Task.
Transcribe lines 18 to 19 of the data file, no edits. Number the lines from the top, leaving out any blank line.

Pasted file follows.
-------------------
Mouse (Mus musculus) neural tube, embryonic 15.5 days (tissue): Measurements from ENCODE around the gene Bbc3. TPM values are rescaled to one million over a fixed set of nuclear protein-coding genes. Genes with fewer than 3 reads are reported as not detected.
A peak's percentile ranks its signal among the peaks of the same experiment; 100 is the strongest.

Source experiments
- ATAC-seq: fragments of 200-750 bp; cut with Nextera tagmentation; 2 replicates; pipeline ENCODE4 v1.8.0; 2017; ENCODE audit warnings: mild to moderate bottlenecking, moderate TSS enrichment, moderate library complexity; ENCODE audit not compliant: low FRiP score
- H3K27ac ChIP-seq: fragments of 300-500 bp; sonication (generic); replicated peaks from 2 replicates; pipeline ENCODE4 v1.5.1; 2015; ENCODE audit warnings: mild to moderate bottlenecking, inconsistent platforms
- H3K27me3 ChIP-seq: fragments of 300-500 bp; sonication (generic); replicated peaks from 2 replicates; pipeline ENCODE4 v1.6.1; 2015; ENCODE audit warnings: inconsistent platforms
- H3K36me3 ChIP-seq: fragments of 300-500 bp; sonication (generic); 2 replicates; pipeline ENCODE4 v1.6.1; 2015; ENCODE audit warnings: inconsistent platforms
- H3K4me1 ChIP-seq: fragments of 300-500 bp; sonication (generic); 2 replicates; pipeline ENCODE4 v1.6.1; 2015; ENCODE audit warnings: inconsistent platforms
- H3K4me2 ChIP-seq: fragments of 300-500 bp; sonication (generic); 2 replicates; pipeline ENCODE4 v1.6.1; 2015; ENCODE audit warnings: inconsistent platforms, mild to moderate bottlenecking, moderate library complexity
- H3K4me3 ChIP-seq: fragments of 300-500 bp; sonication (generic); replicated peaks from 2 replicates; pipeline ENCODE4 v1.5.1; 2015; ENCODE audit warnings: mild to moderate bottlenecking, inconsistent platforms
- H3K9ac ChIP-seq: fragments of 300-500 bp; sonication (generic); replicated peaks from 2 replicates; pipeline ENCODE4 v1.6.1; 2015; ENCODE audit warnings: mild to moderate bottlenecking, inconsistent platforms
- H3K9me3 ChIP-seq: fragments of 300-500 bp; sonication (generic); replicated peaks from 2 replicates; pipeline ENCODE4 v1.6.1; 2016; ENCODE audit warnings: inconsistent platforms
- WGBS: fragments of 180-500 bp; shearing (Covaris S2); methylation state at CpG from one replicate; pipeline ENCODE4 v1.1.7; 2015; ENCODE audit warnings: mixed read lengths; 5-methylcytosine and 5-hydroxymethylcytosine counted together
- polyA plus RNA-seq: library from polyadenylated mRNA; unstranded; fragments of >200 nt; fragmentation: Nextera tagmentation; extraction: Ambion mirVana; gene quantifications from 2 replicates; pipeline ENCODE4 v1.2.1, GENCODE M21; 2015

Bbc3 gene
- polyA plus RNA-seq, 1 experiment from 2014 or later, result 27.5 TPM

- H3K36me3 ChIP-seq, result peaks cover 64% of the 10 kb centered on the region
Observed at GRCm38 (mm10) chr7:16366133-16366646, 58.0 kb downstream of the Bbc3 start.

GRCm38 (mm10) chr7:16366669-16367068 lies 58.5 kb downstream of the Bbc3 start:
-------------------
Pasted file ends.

Observed at GRCm38 (mm10) chr7:16366133-16366646, 58.0 kb downstream of the Bbc3 start.

GRCm38 (mm10) chr7:16366669-16367068 lies 58.5 kb downstream of the Bbc3 start: